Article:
Studies of the Communist Party of Great Britain and its troubled history proliferate. An attraction for some must be that it is now safely dead and buried: there is no live bear to break out of its cage and retaliate. In 1995 Francis Beckett added his Enemy Within to the growing list of works. His researches were thorough; he had gone round meeting veterans of bygone days, nearly all of whom were happy to chew over their recollections with him. The book has now reappeared with an extra chapter covering the sad tale of the CP’s two successor-parties, or fragments, one completely unlike their progenitor, the other resembling it all too closely. Apart from this pair of ghosts, Beckett’s narrative runs from the hopeful founding conference of the CP (we thought of it simply as ‘the Party’) to its 43rd and final Congress in 1991. One of the strong points of Beckett’s book is its wealth of portraits of individuals, among them Harry Pollitt and Johnny Campbell; Willie Gallacher and Phil Piratin, two of the very few who found a way into Parliament; Palme Dutt the Swedish-Indian, more theologian than political thinker; and Bert Ramelson, a Ukrainian-Canadian, who became a very able and effective organiser of British industrial labour. The Party was never lacking in the internationalism that nearly all other English political movements conspicuously lacked. Beckett adds a gallery of photographs; Goethe’s friend Lavater, the pioneer of character-study through physiognomy, would have revelled in them.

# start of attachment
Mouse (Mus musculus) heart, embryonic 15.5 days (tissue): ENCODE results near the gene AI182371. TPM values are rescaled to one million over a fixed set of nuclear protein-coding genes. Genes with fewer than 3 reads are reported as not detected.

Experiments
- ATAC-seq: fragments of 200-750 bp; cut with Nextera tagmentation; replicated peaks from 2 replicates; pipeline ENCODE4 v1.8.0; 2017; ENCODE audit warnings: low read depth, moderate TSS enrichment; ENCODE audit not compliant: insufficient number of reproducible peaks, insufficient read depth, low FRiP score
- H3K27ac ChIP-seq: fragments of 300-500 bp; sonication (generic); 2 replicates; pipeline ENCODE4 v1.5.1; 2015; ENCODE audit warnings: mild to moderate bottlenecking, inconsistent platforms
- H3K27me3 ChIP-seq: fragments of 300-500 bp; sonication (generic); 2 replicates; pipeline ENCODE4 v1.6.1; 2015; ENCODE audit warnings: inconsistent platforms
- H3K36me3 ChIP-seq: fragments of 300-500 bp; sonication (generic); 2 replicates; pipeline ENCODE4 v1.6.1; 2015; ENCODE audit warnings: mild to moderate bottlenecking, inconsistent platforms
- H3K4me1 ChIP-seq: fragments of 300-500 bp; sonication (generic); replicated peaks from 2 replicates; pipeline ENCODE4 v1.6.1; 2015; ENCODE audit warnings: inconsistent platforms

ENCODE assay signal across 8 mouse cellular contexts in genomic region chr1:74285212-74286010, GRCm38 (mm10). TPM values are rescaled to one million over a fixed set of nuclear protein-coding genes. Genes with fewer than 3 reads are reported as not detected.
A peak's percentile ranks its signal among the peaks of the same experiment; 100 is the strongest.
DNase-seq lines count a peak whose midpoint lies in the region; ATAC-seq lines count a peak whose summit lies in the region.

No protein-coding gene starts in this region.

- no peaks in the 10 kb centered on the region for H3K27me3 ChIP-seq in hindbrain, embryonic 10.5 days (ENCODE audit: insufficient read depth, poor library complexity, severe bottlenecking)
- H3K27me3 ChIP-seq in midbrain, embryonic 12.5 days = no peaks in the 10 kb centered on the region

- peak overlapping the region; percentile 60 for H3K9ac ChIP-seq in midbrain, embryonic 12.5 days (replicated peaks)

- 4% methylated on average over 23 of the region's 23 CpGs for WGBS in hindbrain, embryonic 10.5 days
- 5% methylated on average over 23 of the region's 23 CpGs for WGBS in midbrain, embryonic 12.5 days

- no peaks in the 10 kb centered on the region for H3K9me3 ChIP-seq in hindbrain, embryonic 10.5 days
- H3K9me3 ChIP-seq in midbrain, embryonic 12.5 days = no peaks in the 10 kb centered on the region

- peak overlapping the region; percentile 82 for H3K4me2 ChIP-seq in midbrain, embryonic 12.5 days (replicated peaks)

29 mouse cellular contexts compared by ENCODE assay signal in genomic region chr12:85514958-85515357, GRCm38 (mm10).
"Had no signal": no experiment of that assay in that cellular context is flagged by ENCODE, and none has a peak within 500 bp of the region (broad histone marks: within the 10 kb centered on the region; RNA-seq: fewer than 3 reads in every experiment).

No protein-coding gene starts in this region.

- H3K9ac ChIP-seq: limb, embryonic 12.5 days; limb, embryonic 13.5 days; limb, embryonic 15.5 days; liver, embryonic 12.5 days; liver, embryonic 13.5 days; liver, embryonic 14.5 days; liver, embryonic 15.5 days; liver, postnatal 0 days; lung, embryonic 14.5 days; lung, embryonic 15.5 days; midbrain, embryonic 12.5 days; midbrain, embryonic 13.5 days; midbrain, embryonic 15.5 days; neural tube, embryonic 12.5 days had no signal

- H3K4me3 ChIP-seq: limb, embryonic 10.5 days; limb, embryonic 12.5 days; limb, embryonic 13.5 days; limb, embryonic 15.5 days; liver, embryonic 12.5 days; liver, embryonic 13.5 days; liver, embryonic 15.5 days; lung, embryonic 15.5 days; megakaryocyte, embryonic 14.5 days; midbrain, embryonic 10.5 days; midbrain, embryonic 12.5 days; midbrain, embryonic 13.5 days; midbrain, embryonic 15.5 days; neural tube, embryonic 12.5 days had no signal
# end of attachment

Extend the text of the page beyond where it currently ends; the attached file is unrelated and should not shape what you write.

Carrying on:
LRB 17 September 1998 | PDF Download